How To Set Your Grain Drill

How To Set Your Grain Drill

by Robert Lamm of Freeport, IL

Mr. Lynn Miller,

Several times in the past few years, I have seen ads in farm papers asking information on different makes of grain drills as to how to set the amount of seed sowed per acre.

I sent them copies of the chart enclosed, a fine chart showing any make drill. Maybe you would have use for it.

I am 93 years old and have seen grain drills come into use and out again three times. I have now sold all of my antique machinery and am living in town.

I had 12 horsepowers at one time, from one or two horse to 12 horse. I had a 12 horse Case threshing outfit, IHC Baler, drag saw, 20 person merry-go-round, buzz saw, grist mill, grain elevator, a two-horse treadmill and small thresher, hand fed.

I have had 30 years of horsepowers, the machine that changes the horse’s power to tumbling rod, or belt power.

If you are interested in the powers, paperwork, pictures and what I learned about them, let me know and I will send them to you.

Thank you,
Robert Lamm
Freeport, Illinois

P.S. I don’t see much about horsepowers in the Journal, I wonder why?

Dear Robert, Thank you for sharing this very useful seed drill information. Yes we are excited in what you have to share about horsepowers. As to why you don’t see information in this publication on horsepowers; we just haven’t been able to find any. Thank you for sharing. LRM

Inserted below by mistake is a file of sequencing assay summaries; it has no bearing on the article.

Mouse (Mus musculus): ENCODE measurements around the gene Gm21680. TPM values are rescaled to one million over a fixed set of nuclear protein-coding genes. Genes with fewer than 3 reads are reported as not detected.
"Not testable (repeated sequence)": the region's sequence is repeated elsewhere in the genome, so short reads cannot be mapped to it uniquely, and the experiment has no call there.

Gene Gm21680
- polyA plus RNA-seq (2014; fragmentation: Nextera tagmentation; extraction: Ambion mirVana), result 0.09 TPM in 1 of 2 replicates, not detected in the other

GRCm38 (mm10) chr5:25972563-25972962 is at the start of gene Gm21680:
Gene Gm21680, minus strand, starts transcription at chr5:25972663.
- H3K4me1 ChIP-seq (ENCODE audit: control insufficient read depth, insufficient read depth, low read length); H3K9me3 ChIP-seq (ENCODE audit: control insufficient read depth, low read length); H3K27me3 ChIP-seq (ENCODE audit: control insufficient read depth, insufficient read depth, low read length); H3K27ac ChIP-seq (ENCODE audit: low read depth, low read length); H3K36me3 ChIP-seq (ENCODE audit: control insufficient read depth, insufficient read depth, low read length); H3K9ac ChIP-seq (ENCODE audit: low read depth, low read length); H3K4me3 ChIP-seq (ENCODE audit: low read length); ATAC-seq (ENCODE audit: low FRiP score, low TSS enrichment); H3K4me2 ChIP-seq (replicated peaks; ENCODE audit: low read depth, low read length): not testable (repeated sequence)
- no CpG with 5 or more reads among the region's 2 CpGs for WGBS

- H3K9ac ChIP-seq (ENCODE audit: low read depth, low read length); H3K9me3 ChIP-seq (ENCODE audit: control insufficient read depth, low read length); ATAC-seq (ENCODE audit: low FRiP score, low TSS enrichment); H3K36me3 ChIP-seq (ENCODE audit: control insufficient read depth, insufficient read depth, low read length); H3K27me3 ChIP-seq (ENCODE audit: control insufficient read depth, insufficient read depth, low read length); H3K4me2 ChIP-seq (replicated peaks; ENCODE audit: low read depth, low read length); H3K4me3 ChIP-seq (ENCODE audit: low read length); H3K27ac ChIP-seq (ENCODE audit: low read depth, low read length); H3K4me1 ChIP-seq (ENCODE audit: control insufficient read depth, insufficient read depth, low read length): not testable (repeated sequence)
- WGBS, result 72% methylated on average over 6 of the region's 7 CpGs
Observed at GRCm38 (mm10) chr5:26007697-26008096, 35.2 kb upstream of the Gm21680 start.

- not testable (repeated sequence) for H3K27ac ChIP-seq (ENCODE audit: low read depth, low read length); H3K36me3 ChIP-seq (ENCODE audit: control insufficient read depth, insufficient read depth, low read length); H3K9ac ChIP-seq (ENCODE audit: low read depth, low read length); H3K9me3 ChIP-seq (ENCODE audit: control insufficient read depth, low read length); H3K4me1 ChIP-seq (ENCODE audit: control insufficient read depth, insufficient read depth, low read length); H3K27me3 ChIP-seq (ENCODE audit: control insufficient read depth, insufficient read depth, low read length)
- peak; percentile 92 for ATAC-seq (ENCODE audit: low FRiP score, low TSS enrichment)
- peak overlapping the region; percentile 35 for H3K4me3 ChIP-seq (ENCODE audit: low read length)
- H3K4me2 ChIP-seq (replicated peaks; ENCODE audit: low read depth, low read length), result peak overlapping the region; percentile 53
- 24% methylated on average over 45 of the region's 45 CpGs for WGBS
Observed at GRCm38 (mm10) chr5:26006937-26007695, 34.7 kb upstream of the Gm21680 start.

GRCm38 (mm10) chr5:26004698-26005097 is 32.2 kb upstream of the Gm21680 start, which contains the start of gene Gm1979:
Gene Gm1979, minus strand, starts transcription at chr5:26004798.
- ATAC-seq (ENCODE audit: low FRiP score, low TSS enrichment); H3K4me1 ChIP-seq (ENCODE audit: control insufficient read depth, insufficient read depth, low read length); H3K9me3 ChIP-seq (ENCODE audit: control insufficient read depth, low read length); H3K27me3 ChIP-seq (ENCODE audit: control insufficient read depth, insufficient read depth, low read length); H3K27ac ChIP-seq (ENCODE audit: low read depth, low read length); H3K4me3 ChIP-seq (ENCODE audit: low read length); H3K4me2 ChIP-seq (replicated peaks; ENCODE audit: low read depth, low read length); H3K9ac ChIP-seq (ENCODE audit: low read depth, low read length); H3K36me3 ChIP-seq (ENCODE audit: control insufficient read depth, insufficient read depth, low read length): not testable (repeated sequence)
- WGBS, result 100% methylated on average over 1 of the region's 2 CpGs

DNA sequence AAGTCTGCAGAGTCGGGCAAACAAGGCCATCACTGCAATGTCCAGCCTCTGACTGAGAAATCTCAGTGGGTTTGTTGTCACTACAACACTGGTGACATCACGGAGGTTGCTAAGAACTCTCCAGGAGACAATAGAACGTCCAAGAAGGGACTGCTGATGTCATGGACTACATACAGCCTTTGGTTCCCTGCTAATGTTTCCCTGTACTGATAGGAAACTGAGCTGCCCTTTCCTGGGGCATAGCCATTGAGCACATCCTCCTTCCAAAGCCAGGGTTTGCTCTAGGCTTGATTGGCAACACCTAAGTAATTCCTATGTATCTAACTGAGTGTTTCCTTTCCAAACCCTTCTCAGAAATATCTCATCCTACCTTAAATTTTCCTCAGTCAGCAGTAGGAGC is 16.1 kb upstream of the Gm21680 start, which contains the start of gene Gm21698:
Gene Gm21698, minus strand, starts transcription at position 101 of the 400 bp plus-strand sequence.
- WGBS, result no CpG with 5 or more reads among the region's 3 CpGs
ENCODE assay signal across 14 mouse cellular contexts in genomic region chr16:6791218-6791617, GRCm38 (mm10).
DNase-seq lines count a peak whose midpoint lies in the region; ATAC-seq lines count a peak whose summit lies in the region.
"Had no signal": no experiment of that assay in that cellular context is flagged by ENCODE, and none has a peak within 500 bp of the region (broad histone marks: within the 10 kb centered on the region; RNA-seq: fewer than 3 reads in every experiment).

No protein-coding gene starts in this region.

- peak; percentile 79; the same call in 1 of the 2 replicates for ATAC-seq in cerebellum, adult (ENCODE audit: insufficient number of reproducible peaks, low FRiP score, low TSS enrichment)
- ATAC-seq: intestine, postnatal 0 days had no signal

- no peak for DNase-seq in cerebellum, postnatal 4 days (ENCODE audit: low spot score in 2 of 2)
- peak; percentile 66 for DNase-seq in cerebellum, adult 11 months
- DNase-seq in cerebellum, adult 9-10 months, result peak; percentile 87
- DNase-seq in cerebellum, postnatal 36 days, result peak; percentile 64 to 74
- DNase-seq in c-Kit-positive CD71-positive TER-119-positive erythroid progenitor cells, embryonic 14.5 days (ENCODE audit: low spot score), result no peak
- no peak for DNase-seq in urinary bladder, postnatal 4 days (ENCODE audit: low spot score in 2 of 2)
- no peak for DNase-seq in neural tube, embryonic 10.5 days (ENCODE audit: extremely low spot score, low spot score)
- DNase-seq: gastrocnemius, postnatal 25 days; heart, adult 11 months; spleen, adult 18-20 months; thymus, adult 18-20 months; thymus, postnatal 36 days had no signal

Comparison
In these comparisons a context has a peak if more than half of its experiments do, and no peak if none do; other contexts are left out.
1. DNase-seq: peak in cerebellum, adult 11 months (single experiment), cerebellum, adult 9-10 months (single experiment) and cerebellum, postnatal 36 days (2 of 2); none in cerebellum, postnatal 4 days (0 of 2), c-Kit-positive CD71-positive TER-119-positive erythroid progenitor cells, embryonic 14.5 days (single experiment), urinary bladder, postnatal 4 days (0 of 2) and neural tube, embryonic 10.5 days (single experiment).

How To Set Your Grain Drill


Department of Agricultural Engineering
University of Illinois College of Agriculture, 1946

Since the rate of seeding any oats with a grain drill will vary considerably with the degree of cleanness of the oats, the most satisfactory method of determining an accurate drill setting for any particular lot of seed is by a calibration test. To make this test, raise and block up one side of the drill so that the wheel on that side will turn freely. The seed dropped by a certain number of revolutions of the wheel should be collected in cans, paper sacks, or on a canvas spread beneath all drill tubes. The table shows the number of wheel revolutions for various drill widths and wheel diameters to cover 1/10 acre.

Set the drill at what you think may be the correct position, and then check the setting. With the drill filled with seed, turn the wheel the required number of revolutions to cover 1/10 acre, as shown in the table for your particular wheel diameter and drill width. The total weight of seed dropped in this test should be 3.2 pounds for the desired Clinton oats seeding of 32 pounds per acre. In drills in which one-half the width is operated by each wheel, the amount of seed dropped by one-half should be collected and weighed. This weight must be multiplied by two, and the total should then equal 3.2 pounds for this test. Several tests may be necessary to find the proper setting.

Tests were made with Clinton oats on two drills available in the laboratory. It was found that with a VanBrunt tractor drill with 46-inch wheels and 7- inch tube spacing, the proper setting to seed 32 pounds per acre was notch 9. For a horse-drawn Superior Drill with 48-inch wheels and eight tubes spaced 8 inches apart, the setting for this rate of seeding was found to be notch 7 when the No. 1 openings were used.